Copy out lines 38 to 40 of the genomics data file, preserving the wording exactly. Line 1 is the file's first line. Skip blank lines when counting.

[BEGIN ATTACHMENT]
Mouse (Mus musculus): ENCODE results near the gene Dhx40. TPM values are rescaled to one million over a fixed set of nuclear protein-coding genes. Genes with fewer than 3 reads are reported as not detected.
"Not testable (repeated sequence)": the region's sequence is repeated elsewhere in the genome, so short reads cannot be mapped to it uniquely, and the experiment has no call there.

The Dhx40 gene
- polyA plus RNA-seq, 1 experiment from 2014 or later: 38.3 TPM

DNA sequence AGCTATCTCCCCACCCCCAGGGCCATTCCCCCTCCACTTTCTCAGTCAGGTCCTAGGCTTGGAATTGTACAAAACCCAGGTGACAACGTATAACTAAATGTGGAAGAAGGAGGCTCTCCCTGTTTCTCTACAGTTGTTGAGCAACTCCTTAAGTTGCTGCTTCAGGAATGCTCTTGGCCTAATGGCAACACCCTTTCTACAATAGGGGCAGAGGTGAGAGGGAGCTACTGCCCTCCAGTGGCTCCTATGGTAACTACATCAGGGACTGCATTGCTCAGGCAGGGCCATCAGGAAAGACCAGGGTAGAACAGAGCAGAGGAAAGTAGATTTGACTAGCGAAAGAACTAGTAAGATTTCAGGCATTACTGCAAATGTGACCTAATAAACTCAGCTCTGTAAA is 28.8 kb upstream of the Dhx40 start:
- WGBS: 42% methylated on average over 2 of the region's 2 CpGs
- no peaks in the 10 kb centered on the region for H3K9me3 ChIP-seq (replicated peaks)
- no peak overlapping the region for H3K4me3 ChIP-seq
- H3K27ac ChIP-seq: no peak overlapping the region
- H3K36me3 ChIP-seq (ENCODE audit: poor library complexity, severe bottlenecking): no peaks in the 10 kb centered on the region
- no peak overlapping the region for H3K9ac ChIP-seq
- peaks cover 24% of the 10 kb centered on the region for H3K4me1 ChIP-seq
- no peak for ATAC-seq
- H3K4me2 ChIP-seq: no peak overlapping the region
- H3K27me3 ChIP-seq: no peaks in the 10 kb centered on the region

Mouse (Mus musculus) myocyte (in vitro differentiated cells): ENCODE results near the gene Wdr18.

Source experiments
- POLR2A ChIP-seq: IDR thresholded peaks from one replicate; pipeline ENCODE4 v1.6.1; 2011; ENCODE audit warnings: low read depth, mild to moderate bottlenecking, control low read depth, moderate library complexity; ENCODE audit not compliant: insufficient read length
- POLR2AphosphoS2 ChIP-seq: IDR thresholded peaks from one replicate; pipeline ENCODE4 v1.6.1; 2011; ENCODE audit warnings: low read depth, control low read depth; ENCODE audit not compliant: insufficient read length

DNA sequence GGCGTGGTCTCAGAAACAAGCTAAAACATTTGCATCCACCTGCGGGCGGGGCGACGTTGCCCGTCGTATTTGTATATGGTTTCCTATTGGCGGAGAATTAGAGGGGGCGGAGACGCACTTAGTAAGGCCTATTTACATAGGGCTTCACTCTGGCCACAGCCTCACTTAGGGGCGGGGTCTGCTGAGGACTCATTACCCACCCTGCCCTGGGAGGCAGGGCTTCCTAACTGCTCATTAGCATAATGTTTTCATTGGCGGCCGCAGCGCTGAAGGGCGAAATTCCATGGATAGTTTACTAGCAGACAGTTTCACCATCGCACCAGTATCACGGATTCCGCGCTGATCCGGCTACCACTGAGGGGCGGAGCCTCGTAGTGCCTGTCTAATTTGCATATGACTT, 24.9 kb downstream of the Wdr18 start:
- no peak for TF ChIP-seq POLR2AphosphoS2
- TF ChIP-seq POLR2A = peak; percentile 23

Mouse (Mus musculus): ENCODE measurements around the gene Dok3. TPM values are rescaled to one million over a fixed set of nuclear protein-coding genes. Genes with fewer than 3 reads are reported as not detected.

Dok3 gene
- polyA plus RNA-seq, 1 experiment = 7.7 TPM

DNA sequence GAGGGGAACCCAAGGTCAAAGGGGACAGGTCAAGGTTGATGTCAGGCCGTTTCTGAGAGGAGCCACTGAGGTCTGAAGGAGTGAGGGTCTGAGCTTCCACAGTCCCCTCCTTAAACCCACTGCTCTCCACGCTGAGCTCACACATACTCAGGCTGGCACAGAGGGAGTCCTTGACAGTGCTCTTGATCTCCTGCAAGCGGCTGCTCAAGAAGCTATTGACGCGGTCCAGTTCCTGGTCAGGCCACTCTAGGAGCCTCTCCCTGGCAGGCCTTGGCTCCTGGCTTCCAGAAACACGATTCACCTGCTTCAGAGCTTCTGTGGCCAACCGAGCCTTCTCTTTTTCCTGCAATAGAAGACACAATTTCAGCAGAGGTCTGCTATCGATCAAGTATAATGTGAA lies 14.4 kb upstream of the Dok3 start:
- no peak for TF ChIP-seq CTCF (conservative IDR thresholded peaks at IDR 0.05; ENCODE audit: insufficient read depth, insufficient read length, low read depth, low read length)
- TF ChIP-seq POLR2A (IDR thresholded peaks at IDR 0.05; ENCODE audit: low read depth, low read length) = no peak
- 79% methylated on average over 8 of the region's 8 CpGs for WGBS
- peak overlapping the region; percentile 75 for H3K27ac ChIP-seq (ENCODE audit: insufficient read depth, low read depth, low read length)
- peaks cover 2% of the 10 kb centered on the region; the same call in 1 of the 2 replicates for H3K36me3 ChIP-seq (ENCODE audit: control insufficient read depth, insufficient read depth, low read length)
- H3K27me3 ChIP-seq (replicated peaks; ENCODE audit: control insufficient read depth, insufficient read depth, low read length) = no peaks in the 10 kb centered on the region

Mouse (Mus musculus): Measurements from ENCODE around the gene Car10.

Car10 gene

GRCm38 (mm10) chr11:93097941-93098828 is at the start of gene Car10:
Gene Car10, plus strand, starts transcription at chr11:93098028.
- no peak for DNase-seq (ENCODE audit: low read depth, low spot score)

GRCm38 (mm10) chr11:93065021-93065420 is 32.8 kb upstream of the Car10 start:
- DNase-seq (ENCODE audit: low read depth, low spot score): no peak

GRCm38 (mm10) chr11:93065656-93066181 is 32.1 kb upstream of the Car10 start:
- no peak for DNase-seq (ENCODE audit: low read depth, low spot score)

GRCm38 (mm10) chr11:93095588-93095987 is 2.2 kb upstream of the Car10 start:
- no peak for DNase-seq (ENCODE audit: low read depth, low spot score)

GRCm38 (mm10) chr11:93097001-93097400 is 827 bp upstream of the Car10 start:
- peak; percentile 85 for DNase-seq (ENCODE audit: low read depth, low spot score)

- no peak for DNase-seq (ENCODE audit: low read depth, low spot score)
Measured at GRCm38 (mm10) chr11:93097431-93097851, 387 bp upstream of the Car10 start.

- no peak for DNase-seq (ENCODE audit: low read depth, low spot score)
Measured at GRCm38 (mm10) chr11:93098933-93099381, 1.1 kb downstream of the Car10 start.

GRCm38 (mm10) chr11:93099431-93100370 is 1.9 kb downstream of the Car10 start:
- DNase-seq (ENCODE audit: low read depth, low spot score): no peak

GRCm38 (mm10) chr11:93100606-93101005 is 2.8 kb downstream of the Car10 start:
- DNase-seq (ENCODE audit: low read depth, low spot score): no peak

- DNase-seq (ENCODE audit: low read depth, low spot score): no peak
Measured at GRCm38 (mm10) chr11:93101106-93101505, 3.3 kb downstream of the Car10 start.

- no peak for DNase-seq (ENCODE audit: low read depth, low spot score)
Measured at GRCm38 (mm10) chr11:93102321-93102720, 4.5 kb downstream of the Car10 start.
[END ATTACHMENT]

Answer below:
GRCm38 (mm10) chr11:93065021-93065420 is 32.8 kb upstream of the Car10 start:
- DNase-seq (ENCODE audit: low read depth, low spot score): no peak

GRCm38 (mm10) chr11:93065656-93066181 is 32.1 kb upstream of the Car10 start: